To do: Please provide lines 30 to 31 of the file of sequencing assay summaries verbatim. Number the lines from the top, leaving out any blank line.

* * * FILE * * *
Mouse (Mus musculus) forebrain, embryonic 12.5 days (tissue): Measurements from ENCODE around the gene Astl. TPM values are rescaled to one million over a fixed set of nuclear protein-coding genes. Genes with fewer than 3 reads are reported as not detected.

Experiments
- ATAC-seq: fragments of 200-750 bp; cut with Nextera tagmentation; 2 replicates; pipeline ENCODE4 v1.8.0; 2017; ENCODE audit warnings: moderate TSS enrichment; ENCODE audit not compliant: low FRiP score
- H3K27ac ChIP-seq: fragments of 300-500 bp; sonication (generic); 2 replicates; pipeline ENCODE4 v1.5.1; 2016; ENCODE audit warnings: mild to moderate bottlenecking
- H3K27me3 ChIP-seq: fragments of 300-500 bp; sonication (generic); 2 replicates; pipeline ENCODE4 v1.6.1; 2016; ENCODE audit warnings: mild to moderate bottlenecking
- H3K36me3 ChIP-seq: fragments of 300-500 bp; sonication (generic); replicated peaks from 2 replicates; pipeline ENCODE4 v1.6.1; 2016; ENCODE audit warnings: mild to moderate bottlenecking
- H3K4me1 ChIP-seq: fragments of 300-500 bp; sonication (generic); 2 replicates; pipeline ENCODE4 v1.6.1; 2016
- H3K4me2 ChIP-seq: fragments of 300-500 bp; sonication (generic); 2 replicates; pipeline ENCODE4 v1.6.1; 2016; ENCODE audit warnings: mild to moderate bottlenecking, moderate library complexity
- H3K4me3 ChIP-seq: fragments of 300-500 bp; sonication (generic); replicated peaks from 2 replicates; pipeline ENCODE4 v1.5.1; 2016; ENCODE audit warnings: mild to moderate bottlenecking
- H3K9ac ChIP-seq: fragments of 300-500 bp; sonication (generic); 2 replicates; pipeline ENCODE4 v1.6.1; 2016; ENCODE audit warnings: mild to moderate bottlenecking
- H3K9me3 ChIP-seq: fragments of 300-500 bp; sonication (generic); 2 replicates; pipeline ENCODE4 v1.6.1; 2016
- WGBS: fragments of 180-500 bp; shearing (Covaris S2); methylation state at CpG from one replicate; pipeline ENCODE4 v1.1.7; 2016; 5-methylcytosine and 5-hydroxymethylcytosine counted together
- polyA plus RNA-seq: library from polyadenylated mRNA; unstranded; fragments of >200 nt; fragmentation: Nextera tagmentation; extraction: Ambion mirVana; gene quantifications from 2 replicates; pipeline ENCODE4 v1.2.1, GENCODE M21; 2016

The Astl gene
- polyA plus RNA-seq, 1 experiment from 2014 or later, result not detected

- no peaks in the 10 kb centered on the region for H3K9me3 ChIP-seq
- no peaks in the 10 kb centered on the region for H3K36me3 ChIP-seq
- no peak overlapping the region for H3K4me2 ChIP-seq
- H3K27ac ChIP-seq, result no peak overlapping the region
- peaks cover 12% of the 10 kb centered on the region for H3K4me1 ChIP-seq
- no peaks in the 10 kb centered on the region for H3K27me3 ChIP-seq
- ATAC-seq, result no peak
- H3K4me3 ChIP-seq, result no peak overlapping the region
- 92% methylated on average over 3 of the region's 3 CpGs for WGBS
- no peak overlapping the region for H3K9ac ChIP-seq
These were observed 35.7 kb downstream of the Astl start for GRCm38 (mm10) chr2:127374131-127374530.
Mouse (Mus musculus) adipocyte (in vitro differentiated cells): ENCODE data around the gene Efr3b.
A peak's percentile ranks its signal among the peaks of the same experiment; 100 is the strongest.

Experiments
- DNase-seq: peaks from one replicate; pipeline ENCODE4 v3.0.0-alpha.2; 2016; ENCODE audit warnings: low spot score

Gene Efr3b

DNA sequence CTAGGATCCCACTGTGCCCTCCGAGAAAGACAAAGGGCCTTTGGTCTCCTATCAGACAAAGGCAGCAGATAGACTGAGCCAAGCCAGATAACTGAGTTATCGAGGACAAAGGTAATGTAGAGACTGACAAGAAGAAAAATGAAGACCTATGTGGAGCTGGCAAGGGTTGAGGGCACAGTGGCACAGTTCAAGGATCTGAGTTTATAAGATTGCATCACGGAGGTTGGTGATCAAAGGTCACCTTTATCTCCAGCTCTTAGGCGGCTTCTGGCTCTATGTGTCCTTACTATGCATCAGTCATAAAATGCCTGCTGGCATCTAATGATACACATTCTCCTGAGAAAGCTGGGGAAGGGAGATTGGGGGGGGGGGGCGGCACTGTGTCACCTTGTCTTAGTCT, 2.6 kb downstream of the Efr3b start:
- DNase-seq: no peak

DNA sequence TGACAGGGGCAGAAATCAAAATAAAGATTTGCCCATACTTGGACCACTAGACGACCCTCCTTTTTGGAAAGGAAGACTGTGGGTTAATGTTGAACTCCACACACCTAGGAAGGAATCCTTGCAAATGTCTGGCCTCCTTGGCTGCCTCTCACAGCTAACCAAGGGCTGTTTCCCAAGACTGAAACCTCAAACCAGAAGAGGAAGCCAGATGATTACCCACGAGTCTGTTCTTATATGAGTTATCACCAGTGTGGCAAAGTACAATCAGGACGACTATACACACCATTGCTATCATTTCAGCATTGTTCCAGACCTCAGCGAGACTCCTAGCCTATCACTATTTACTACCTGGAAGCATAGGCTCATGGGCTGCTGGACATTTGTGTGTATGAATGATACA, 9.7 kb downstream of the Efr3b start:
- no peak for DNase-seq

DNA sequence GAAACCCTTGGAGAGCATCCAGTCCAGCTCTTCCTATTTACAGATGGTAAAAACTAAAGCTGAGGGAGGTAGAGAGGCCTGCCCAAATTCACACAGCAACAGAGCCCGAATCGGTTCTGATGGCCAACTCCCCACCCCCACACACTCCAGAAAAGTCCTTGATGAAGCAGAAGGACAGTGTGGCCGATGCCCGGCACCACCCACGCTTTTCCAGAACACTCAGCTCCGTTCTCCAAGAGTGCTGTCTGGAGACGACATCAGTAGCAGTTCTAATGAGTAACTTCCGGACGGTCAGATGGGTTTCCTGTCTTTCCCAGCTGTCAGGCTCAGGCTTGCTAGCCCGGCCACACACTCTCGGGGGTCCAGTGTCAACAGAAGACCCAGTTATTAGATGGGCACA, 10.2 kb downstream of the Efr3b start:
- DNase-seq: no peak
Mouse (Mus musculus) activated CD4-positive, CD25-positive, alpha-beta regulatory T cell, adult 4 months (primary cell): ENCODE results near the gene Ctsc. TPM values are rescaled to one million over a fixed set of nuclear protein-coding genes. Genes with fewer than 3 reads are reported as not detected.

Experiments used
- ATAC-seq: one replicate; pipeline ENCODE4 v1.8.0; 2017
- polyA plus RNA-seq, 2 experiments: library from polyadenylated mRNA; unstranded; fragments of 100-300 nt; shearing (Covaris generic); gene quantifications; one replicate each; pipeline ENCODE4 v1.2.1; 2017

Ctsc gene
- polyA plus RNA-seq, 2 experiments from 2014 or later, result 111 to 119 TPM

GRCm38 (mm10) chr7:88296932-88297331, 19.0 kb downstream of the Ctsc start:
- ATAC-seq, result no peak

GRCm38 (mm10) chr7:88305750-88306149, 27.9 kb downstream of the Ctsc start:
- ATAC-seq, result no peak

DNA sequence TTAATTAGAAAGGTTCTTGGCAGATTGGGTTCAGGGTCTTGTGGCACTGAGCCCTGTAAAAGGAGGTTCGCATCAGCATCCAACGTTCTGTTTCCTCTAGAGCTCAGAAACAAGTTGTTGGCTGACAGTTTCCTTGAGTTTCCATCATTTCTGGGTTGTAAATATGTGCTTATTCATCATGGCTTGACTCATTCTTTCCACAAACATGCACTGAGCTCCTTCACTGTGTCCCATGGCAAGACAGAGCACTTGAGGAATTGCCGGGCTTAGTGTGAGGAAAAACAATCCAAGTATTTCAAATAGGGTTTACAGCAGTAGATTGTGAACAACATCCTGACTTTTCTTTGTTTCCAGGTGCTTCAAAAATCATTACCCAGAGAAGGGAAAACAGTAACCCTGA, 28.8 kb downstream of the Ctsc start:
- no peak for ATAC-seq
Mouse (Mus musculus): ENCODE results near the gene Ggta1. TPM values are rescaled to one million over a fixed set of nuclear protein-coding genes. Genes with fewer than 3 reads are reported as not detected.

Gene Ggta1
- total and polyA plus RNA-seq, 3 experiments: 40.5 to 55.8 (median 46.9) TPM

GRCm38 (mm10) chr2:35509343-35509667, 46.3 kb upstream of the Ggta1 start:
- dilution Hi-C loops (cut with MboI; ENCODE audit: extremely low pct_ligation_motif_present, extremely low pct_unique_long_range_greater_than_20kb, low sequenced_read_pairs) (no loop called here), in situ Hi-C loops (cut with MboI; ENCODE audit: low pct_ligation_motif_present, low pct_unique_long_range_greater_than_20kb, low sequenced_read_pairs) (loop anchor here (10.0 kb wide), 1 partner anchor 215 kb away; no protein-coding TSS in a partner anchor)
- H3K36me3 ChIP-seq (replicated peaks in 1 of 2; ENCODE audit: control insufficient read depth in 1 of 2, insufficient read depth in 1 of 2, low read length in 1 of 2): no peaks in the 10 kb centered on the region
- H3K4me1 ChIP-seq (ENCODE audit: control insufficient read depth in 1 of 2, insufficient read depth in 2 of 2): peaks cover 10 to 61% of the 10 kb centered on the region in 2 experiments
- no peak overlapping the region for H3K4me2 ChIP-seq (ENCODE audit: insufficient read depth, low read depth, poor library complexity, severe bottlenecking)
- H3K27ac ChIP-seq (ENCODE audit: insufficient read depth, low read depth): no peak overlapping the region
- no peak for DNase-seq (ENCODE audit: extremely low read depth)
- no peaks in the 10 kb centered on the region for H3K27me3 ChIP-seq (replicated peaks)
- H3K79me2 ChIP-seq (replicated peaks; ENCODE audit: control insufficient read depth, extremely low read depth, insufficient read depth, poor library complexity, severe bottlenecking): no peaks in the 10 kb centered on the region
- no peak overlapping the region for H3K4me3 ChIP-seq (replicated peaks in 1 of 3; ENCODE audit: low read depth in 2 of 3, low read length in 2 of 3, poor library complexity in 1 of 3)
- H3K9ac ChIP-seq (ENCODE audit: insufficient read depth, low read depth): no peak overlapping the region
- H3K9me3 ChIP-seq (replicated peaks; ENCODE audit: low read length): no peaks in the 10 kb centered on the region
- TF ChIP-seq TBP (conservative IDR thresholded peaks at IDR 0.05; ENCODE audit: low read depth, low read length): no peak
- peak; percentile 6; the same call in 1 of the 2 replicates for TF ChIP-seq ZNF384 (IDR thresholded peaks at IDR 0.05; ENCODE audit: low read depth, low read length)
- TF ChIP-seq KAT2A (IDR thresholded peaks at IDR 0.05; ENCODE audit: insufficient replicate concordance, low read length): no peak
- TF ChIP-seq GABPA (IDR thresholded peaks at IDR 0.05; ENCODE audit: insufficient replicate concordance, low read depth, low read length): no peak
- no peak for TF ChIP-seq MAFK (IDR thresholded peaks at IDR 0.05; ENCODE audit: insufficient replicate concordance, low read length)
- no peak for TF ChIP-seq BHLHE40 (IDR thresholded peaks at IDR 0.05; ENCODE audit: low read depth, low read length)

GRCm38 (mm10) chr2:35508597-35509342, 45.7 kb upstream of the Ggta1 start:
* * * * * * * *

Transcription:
- DNase-seq: peaks from one replicate; pipeline ENCODE4 v3.0.0-alpha.2; 2016; ENCODE audit warnings: low spot score

Gene Efr3b